How to win betting on longshots in horse racing

April 16, 2019 | By More

One of the most rewarding challenges for the average punter is to profit by betting on longshots. 

It not only provides an instant thrill but also endless valuable material to brag to friends and family.

However, in the overall scheme of things, a longshot has only a slim chance of winning.

So for many punters, betting on longshots can be a long and bumpy road.

It can also represent the easiest way to do your money cold.

In this article, I show you how to pick longshot winners on a consistent basis.

Use them straight out, back them each-way, try place betting, or in your trifecta betting and quadrellas.

I also provide an indication of the inherent risk and the amount of work involved in being successful in this endeavour.

Definition of a longshot

A longshot is a horse that the general betting market considers has only a very slim probability of winning.

It’s usually a horse in which the weight of evidence is insufficient for it to be given a reasonable chance of success.

It may have had one or two bad runs, or is competing out of its class, carries an excessive weight burden, or anything that renders it out of favour with mainstream punters.

How do we quantify this slim chance?

There doesn’t appear to be an arbitrary figure that constitutes the definition of a longshot.

In my personal view, a longshot would need to have less than a 5% chance of winning, all things being equal.

This equates to having decimal currency odds of $20 or more.

So a horse with odds of 20-1 or greater, I would call a longshot.

Villagebet lucky longshots

Over the years acting as chief analyst for the Villagebet racing tips service, I have selected more than 1000 winners, with each being put forward as first pick (top selection) in the race.

However, only 2 of those winners align with my definition of a longshot (odds of 20-1 or greater).

This year (2019), I started including “Lucky Longshots” in my weekly racing tips.

To date, successful longshots include Samadoubt, winner of the Winx Stakes at $41, and Swift Sis winning at $31 in March.

Neither were my top selections but suggested as lucky longshots to play in the betting.

Our lucky longshot play also won the Doomben 10000 in May 2019, paying $46. It was identified in our Friday race preview as the “blow out” horse.

One lucky longshot, Travimyfriend, nearly landed a great result, finishing a desperately close runner-up at the incredible odds of $151.

Admittedly, a few longshots in the history of tipping winners for villagebet is nothing to write home about.

My focus has been on tipping more winners with value rather than high risk, so it’s rare that I would take a chance on a horse of very long odds.

However, the results provide a clear illustration of the very rare occurrence of a longshot winning.

Often when I go to bet on a longshot, I’ll use the Bet Boost reward option to further increase the odds.

Attractive nature of long prices

Betting psychologists say that long prices are sought after by punters.

Faced with the choice, the punter will naturally prefer to bet on longer priced horses compared to favoured runners.

They believe that betting on longshots will lead them faster to profitability or extricate them from a diabolical day on the punt.

Usually however, bets placed on this type of logic will inevitably fail.

As pointed out in an excellent business article by Todd Hixon, long shots are seductive and often foolish. 

The article illustrates the poor cost benefit in betting on long shots.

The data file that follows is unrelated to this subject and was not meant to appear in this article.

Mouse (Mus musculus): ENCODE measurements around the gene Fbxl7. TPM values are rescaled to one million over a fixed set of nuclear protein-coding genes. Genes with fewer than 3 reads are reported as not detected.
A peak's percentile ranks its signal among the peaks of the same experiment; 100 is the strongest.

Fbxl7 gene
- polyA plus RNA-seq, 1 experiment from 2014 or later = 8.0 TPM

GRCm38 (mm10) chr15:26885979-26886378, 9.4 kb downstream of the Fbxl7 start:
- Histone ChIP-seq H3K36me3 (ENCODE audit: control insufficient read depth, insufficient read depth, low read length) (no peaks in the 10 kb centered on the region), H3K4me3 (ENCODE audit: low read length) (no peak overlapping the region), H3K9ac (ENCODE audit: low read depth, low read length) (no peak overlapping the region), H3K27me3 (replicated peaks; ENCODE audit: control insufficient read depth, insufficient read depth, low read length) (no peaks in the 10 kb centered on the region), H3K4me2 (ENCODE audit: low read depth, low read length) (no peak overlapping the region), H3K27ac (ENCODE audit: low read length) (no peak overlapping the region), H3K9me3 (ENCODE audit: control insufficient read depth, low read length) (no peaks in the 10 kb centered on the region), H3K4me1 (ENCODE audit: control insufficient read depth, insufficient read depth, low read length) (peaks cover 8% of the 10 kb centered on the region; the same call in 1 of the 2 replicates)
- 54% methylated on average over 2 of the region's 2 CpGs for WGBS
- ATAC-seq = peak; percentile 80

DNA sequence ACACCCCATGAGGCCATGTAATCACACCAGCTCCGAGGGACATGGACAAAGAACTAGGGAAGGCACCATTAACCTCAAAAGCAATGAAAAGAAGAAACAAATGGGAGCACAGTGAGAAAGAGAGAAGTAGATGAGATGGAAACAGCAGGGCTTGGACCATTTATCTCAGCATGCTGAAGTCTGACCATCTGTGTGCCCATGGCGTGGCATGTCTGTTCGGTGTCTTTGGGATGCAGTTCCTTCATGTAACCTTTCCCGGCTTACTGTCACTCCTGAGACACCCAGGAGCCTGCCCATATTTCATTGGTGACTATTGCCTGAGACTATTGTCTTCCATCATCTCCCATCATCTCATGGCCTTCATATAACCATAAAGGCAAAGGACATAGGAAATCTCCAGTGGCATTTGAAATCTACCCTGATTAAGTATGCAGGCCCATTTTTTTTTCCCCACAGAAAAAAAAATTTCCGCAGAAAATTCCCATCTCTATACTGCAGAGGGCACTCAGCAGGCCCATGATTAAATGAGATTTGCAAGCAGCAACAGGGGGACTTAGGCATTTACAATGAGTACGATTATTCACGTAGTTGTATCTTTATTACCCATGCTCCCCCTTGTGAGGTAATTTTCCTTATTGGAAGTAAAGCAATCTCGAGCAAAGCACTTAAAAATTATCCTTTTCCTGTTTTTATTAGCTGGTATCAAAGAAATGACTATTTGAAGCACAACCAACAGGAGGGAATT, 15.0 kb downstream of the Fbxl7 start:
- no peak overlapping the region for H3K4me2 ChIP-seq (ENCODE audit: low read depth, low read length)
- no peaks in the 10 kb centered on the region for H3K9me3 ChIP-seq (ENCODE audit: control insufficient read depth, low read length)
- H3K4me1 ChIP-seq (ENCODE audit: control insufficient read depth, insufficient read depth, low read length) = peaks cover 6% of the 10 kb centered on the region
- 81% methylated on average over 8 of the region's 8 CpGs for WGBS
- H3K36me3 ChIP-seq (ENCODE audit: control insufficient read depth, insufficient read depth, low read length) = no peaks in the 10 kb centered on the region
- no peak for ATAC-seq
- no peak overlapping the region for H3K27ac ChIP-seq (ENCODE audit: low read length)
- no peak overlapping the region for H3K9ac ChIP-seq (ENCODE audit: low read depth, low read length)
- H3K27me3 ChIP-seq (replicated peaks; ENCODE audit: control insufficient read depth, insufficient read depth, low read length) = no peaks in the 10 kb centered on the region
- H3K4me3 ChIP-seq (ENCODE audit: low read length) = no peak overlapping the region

As prices get longer, bet returns decrease significantly in relation to the cost of the bet.

The reasons for this are 3-fold. Generally, punters are;

  1. Bad at estimating the success probability of long-priced horses. That is, although the 20-1 shot looks attractive, in reality the horse has less than a 1% chance of winning (ie; 100-1 shot).
  2. So emotionally caught up in the prospect of a big win they place unrealistic value on the chances of the longshot winning.
  3. Guilty of using ridiculous logic, like backing a horse with the same name as your pet.

These 3 factors lead to the conclusion that betting on longshots offers poor value.

In other words, the money you need to spend outweighs any potential profit.

To reverse this alarming trend, the punter needs to be a lot smarter about longshot punting.

Factors unrelated to form

The first thing the smart punter needs to do is to stop betting “stupid”.

Many factors result in “stupid money” being placed on unlikely prospects.

Horse’s names are one of the most common, “it’s named after a Bulldog player,”  or “ it was the name of my great grandmother”.

The punter feels so emotionally attached to this coincidence, the horse simply cannot go around without a small investment.

Other factors like; “he’s trained near where I live”, or “I admire the jockey’s wife” have been known to result in placement of longshot bets.

All these things are illogical and must be discounted from the decision making process.

Leave the emotion at home

The smart punter needs to take the emotion out of a selection, and to bet purely on logic.

Sometimes the logic can be a little “off centre” or evidence a little scant but if it was all abundantly clear, the horse would be more favoured in the market.

However, if you begin with a line of reasoning that can be somewhat plausible, you will go along way to landing a winner.

Examples of plausible logic can include;

  • Sire often gets first up winners
  • Loves wet tracks
  • Always goes well fresh
  • Sunshine makes it grow another leg

These are reasons that one could believe, and have some logic to it.

Not strong evidence but it’s something that could “hold water”.

Beware of the hype 

Like in business, there’s also a lot of unfounded hype in horse racing punting that leads to inflated odds.

Some horses are under the odds (shorter than reasonable) because of the intangible wave of opinion surrounding it.

By intangible wave, I mean some factor that has led to unreasonable betting behaviour.